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History of the Mohawk Valley: Gateway to the West 1614-1925
John Enders Van Derveer

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[This information is from Vol. III, pp. 293-294 of History of the Mohawk Valley: Gateway to the West 1614-1925, edited by Nelson Greene (Chicago: The S. J. Clarke Publishing Company, 1925). It is in the Reference collection of the Schenectady County Public Library at R 974.7 G81h. This online edition includes lists of portraits, maps and illustrations. As noted by Paul Keesler in his article, "The Much Maligned Mr. Greene," some information in this book has been superseded by later research or was provided incorrectly by local sources.]

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For thirty-three years Amsterdam has numbered John Enders Van Derveer among its valued citizens and he is now living retired, enjoying the ease and comfort purchased with a life of industry and thrift. He was born October 22, 1859, in Glen, Montgomery county, New York, and is one of the four children of Tunis and Eleanor (Enders) Van Derveer, the others being Virginia, Ira and Henrietta. The father was born December 6, 1822, on the homestead in Glen, and was one of the seven children in the family of John and Anna (Voorhees) Van Derveer, of the town of Florida, New York. Tunis Van Derveer, the great-grandfather of the subject of this sketch, was a native of New Jersey and in early life moved to New York state, settling in Glen when that region was largely a wilderness. Eleanor (Enders) VanDerveer was one of the nine children of Peter and Eleanor (Newkirk) Enders of Florida, New York, the latter a daughter of Garrett and Rachel (Gardenier) Newkirk. Mr. Enders was born January 21, 1760, and his wife was born on the 24th of February, 1763. Tunis Van Derveer was called to his final rest in 1898, and the mother passed away the following year.

Their son, Ira Van Derveer, was born in Glen, November 7, 1850, and was reared on the Willowdale Stock Farm. It was owned by the Van Derveer brothers and became noted for its blooded imported Percherons and French coach horses. On June 25, 1890, Ira Van Derveer was married to Cora, one of the three children of John and Sarah (Stokes) Lewis of Johnstown, New York. His death occurred on June 23, 1924, when he was seventy-four years of age.

His brother, John Enders Van Derveer, attended the public schools of Glen and continued his studies in the Hungerford Collegiate Institute at Adams, Jefferson county, New York, also completing a course in the Troy Business College. He aided his father in operating the home farm until he reached the age of twenty-eight years and in 1887 entered the business world, opening a general store in Glen. He conducted the business until 1891 and then moved to Amsterdam, becoming associated in the hardware trade with I. J. De Graff, and later with E. Larrabee. In 1912 Mr. Van Derveer withdrew from business activities and has since devoted his attention to the supervision of his investments, which include valuable city real estate and desirable farm land. He is an astute business man and his foresight and sagacity have enabled him to utilize to the utmost every opportunity for advancement, while his integrity has never been open to question.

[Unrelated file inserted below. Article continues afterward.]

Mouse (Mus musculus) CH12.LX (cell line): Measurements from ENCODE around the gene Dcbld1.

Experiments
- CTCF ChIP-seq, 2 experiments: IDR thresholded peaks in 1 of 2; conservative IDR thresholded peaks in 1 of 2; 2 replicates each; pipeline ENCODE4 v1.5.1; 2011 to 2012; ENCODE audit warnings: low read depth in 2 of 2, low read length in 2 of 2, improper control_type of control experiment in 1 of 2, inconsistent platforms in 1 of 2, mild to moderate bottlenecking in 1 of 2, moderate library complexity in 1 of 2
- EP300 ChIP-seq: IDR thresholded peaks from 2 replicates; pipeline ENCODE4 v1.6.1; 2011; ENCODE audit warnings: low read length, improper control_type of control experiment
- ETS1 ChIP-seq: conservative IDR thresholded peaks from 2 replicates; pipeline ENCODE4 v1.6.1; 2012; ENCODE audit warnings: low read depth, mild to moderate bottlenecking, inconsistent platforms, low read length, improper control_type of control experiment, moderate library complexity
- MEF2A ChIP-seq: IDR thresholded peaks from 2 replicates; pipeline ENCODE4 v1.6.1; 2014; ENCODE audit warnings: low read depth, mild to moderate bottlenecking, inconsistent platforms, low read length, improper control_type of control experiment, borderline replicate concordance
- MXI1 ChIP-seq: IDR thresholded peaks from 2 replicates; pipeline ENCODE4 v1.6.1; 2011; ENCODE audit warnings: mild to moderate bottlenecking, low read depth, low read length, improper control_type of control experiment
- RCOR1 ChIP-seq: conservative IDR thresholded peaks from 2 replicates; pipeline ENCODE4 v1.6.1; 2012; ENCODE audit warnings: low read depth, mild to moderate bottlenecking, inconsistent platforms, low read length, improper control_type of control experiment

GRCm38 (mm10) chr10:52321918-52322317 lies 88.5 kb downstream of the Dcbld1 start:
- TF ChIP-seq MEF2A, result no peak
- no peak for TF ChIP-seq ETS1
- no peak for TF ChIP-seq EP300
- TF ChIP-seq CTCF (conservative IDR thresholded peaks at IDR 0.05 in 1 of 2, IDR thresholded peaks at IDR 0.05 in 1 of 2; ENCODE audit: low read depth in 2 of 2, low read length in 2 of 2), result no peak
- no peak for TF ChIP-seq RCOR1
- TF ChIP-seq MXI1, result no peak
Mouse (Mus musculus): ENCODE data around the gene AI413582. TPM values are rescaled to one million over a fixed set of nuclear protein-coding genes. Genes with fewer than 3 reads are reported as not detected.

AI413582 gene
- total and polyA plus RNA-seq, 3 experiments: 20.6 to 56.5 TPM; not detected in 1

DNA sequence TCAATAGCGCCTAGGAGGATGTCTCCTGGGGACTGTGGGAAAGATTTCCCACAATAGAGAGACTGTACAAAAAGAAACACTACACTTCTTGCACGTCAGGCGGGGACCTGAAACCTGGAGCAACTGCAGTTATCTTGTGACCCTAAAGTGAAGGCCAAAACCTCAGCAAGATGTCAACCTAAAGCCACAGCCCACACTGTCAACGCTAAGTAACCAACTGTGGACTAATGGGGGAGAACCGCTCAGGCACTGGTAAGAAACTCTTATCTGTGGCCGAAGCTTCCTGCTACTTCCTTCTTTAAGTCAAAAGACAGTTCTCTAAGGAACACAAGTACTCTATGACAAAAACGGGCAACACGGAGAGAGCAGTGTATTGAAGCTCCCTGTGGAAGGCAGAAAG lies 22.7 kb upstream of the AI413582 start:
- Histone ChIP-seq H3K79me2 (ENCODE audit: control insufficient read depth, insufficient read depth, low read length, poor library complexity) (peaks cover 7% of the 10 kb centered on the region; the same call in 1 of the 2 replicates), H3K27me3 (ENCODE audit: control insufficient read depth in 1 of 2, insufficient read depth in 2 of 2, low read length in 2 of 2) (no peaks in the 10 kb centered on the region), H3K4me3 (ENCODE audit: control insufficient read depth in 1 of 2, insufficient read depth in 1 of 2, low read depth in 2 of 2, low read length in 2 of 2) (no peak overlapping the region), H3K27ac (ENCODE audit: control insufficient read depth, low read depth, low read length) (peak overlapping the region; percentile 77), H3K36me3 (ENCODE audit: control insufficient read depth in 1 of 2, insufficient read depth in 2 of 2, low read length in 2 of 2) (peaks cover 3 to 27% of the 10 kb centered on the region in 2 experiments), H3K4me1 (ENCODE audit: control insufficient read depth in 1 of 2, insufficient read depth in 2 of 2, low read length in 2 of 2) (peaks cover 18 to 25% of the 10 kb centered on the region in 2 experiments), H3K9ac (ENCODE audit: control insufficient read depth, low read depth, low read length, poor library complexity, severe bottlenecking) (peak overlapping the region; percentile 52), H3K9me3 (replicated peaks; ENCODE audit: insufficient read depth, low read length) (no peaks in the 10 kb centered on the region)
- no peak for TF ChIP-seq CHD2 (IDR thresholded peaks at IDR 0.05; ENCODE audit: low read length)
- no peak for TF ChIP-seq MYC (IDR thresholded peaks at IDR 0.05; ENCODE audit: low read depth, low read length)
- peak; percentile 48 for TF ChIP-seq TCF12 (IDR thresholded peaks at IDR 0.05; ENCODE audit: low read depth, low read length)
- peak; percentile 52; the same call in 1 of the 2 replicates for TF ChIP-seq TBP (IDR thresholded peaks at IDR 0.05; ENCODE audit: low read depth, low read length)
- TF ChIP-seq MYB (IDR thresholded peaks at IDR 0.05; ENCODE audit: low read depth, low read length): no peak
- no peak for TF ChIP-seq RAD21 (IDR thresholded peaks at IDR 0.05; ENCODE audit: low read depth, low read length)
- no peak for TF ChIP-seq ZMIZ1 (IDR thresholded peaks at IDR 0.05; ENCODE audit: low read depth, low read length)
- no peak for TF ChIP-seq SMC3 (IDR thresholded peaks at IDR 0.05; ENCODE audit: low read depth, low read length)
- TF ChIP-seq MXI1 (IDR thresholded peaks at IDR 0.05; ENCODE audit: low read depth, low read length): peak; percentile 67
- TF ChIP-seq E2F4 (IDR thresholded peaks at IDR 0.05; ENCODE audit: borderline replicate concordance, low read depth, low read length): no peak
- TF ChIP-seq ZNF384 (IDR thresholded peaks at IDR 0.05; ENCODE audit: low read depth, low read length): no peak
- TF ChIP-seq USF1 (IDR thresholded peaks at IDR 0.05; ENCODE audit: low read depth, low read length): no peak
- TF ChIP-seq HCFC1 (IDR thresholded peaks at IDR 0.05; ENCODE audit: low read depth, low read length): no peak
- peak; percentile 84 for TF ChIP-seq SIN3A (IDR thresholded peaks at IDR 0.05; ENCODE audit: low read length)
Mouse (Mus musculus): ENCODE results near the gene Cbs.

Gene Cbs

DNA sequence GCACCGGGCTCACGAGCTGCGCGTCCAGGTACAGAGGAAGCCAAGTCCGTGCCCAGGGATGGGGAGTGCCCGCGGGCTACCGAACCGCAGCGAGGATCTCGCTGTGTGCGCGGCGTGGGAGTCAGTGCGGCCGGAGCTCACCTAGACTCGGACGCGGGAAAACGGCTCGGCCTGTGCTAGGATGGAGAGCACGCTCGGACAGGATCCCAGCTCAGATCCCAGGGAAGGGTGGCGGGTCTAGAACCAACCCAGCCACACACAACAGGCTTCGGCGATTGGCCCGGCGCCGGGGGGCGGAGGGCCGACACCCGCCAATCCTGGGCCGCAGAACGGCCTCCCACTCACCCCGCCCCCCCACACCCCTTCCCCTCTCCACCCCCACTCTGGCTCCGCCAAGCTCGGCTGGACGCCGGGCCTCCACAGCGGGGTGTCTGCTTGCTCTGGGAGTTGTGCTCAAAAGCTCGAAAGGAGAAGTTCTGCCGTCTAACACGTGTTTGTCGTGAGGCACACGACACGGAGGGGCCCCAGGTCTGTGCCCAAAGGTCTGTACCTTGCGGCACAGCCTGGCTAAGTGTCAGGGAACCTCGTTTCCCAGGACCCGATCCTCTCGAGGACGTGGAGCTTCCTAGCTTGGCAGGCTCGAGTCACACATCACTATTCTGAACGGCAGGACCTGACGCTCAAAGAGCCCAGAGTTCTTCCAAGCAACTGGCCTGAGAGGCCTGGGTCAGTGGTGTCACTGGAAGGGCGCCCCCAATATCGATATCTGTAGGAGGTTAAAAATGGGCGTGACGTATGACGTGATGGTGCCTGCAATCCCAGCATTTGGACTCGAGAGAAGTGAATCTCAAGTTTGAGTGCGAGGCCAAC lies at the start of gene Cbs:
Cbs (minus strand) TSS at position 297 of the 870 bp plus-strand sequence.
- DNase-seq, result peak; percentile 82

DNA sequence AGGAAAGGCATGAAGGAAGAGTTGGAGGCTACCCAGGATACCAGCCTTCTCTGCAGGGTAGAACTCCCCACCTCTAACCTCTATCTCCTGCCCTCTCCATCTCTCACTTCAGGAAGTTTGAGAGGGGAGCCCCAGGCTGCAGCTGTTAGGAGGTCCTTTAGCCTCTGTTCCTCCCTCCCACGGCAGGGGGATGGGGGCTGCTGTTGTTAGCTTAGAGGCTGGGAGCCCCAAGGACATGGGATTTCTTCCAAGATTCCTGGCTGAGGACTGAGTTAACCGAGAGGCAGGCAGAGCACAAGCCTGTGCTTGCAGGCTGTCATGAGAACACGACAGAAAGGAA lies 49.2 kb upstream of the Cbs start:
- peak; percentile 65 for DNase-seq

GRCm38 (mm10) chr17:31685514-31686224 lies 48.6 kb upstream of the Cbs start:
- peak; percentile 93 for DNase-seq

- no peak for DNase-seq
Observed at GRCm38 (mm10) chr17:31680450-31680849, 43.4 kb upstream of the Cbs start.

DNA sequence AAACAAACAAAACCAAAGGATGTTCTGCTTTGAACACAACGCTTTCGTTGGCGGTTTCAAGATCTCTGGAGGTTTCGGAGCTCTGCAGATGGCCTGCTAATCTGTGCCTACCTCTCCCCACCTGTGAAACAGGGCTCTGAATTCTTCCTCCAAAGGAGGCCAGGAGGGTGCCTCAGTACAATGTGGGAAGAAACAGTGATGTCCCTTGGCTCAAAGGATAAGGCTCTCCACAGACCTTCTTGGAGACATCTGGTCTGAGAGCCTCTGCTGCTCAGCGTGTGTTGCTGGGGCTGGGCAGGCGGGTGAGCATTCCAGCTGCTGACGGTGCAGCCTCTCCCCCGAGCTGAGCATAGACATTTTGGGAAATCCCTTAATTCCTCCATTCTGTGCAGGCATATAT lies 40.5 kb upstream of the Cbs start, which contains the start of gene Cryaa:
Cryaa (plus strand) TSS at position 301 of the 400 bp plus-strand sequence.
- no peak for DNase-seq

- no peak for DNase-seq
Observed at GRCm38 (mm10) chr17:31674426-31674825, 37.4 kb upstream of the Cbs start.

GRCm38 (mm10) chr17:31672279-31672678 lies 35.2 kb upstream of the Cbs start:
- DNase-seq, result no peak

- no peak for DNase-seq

One June 24, 1891, Mr. Van Derveer was married to Miss Libbie Van Horne, a daughter of Joel C. and Alice A. (Putnam) Van Horne. The latter was a daughter of Abram V. Putman of Glen, and passed away February 22, 1887. Mr. Van Horne's second union was with Miss Kate Morford, a daughter of John N. and Margaret (Ingersoll) Morford. She had taught school in California for several years prior to her marriage, which was solemnized June 11, 1888.

Mr. Van Horne was born June 16, 1828, in the town of Glen, New York, in which his grandfather settled in pioneer times, and his parents were Jacob and Sarah (Faulkner) Van Horne. Six children were born to them, four sons and two daughters. The family through three generations have been farmers, contributing in substantial measure to the development of the agricultural resources of Montgomery county. When only eleven years of age Joel C. Van Horne began working on farms near his home and his wages amounted to four dollars per month, his board being included. Through industry, perseverance and frugality he accumulated sufficient capital to enable him to establish a business of his own and became one of the largest shippers and dealers in hay in the country. At one time he was a director in a bank at Johnstown and also at Fultonville, New York. He settled in Amsterdam in 1888, but still retained his interest in agriculture, owning two valuable farms in the town of Glen. He traveled extensively in this country as well as in foreign lands, thus gaining "added windows for a broader outlook on life", and from the storehouse of memory he was constantly drawing interesting incidents that enriched his conversation. He considered his spoken word as binding as a written agreement, and his ability, integrity and public spirit won for him the unqualified respect and confidence of his fellowmen.

A lifelong resident of the Mohawk valley, Mr. Van Derveer has witnessed remarkable changes in this region as the work of progress and civilization has been carried forward, and has borne his share therein. He belongs to the Montgomery Historical Society and takes a keen interest in the activities of that organization. Mr. Van Derveer has a wide acquaintance in Amsterdam and enjoys the esteem of many friends, who admire him for those qualities which have made possible his success.

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